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people say that government is the problem, 1/3 think we need more active government, and another 1/3 say they want government to have overall, but i do not trust they are doing it effectively. but that is the heart of where we need to be going when we are talking about how politicians need to address this stuff, to talk to those people who really do want to see something moving beyond just right and left politics. the way the media -- they present something as right versus left on everything? i am amazed. on afghanistan, there are some conservatives that oppose what is going on in afghanistan. george will, joe scarborough, and not to mention the cato institute. this is not the standard left- right debate. yet, the media reflexively
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presented that way. >> but they are all part of the media and they have platforms to make their case. george will make his case persuasively, i think. i do not find him persuasive. he made a very strong case in the pages of the washington post. to a certain extent, they do have their case, but your broader point, with respect to data to a politics, is certainly true. it is a function of a two-party system. if we see the emergence of a serious third-party candidate, it will not feel as comfortable to have these right-left assumptions that guide the thinking on these issues. basically, i think our day-to- day politics are run by those kind of basic assumption. >> but do not think it makes it harder to have these larger itbates -- don't you think makes it harder to have these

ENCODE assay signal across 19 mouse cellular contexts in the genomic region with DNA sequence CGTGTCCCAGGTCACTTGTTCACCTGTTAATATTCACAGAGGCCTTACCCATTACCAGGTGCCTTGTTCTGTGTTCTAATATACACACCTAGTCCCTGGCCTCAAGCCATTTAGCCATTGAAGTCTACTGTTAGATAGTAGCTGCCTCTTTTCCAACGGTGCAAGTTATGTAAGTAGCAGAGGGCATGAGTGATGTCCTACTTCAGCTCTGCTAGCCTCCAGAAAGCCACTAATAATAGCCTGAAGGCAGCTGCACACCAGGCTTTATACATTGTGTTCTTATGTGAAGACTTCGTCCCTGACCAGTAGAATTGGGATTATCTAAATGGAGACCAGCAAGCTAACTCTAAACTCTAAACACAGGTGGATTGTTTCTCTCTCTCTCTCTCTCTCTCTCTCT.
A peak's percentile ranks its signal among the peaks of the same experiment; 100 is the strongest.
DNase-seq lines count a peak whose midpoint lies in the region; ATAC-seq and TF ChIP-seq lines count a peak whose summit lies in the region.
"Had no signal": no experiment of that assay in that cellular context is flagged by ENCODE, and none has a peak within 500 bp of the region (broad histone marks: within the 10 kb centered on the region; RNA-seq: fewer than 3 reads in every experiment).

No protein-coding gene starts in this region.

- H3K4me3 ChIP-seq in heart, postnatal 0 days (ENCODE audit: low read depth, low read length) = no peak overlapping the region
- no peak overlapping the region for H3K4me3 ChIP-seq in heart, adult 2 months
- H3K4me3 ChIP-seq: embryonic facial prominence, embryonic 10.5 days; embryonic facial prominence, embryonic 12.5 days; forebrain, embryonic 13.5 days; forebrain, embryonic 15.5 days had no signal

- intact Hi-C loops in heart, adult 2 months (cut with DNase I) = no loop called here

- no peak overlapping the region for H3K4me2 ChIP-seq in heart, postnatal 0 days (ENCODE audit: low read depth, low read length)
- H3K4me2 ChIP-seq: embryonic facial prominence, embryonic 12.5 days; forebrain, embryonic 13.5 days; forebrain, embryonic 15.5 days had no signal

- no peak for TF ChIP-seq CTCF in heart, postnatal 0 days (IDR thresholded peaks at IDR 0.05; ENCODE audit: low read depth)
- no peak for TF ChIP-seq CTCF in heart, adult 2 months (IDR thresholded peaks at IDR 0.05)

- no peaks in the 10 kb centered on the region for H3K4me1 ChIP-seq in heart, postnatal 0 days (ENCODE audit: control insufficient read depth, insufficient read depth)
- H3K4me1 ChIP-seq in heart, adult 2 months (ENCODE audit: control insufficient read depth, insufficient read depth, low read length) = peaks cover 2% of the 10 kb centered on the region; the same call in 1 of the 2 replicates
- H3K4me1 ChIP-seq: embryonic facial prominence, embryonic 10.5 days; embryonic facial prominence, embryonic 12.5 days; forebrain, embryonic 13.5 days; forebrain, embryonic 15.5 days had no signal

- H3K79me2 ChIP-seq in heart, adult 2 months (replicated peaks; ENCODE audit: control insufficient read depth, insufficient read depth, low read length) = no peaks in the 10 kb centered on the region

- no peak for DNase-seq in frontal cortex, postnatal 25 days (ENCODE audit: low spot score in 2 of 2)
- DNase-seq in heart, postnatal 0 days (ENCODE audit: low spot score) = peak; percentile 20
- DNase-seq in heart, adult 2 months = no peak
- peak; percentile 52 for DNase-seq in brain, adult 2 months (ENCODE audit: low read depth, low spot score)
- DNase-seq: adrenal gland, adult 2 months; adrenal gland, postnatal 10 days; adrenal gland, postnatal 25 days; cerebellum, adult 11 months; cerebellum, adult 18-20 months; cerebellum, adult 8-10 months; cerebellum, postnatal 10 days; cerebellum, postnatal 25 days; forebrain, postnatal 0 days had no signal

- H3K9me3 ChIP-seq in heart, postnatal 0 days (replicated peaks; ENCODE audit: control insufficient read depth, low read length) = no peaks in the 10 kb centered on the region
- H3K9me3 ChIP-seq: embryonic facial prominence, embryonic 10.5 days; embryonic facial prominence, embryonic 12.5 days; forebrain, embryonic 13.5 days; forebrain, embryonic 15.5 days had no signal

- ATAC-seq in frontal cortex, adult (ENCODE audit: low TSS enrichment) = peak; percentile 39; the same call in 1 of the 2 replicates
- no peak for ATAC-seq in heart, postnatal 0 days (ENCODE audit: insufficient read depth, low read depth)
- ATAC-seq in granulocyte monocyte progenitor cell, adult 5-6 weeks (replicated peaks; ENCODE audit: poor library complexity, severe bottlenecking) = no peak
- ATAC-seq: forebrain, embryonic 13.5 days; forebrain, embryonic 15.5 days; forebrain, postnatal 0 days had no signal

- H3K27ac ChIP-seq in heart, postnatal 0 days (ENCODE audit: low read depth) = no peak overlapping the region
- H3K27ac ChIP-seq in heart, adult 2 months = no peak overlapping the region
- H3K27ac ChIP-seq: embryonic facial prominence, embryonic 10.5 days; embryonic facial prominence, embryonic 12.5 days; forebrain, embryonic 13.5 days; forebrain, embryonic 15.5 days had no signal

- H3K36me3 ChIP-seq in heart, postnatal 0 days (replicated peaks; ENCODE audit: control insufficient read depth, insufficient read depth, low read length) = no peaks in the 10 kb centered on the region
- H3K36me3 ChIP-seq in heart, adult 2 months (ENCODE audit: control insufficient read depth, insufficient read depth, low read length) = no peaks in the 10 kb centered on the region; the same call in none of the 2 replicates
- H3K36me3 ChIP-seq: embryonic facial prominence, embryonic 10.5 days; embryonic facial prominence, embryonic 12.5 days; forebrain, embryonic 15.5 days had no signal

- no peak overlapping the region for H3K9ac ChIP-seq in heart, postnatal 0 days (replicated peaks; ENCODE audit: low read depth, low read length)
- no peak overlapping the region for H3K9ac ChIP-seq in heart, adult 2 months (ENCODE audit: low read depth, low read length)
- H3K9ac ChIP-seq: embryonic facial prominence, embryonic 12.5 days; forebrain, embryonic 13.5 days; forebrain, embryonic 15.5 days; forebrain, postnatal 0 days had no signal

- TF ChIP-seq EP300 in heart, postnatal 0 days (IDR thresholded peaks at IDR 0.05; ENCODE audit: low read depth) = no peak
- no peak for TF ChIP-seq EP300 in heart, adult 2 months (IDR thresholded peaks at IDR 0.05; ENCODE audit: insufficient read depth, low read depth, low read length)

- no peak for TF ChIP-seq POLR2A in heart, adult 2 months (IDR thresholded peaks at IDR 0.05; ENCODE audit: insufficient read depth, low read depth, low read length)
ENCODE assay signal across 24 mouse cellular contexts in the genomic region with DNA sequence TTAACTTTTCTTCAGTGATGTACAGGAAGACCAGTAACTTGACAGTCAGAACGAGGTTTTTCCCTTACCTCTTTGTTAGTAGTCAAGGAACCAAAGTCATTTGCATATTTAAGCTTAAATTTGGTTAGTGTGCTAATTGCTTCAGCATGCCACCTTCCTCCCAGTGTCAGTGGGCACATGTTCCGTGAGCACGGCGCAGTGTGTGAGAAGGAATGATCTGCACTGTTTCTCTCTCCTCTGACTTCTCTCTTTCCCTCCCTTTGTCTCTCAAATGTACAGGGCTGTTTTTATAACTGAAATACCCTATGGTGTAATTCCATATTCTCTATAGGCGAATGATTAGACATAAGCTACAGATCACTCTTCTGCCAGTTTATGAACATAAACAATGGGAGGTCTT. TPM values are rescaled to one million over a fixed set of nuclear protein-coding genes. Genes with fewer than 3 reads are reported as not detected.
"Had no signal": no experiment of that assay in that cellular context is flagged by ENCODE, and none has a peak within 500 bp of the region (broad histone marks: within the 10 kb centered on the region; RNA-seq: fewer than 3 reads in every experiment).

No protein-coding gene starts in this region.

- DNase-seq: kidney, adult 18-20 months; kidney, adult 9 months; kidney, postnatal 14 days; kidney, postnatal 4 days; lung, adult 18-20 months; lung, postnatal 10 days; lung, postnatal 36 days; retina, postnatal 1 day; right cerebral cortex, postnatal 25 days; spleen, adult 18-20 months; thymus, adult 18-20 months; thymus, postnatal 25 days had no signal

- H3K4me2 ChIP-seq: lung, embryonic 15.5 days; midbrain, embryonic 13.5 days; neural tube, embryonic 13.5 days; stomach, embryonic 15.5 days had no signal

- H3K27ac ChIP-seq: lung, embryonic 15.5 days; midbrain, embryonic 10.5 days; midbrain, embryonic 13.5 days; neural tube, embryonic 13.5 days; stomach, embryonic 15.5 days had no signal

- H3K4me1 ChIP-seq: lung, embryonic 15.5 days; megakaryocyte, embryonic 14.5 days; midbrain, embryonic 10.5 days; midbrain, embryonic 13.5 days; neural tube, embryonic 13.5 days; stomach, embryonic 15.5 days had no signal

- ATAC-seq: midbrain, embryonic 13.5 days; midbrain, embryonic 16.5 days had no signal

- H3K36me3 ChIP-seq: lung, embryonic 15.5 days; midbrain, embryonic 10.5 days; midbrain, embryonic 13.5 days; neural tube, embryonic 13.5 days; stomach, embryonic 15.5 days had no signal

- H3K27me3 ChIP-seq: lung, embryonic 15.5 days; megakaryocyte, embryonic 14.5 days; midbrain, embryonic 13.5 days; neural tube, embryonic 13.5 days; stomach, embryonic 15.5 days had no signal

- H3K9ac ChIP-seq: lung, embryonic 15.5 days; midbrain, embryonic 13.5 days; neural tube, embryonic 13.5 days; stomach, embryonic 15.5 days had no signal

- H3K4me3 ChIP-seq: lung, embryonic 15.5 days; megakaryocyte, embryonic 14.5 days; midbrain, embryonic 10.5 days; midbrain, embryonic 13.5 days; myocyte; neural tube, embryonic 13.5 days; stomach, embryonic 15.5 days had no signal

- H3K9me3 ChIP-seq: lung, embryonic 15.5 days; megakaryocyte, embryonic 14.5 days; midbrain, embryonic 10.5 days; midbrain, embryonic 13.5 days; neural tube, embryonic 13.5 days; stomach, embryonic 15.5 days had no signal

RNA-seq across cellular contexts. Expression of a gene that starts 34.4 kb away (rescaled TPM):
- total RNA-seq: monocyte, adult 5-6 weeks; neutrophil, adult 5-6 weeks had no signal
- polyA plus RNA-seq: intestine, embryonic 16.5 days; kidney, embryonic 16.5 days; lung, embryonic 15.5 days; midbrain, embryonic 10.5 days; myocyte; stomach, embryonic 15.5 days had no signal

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larger debates? with capitalism. you have many of the capitalist to sleep with a copy of any rand's "fountainhead" under their pillow. with the bailout. you bail the companies that took excessive risks. it does not seem to make economic sense. it is impossible to have that debate, because it is left and right. do you find that at abc, where you read stuff, where the left is that? the right is that? >> i would never do that. we set that up brilliantly, looking for the nuance. bottom line -- you have a lot of democrats and republicans of vote for the bailout. in the middle of a presidential campaign. that is still pretty powerful stuff. and so, in some way, it is worrisome because what it says
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is you have to get to that cliff before you can get both sides to hold hands. in this case, hold hands and then jump and many of those people are not coming back to congress partly because of that vote. it also seems to be a truly american thing, to sort of wait until it gets really, really bad. this is to american optimism. it was always get better. because it does. we always come out of these things. we do not have to do these crazy things they do in europe and other places because we know we can pull ourselves out. it is only when we see the cliff that we will do something about it. >> let's go to one more question. wikileaks the future of news? how is the fact checking being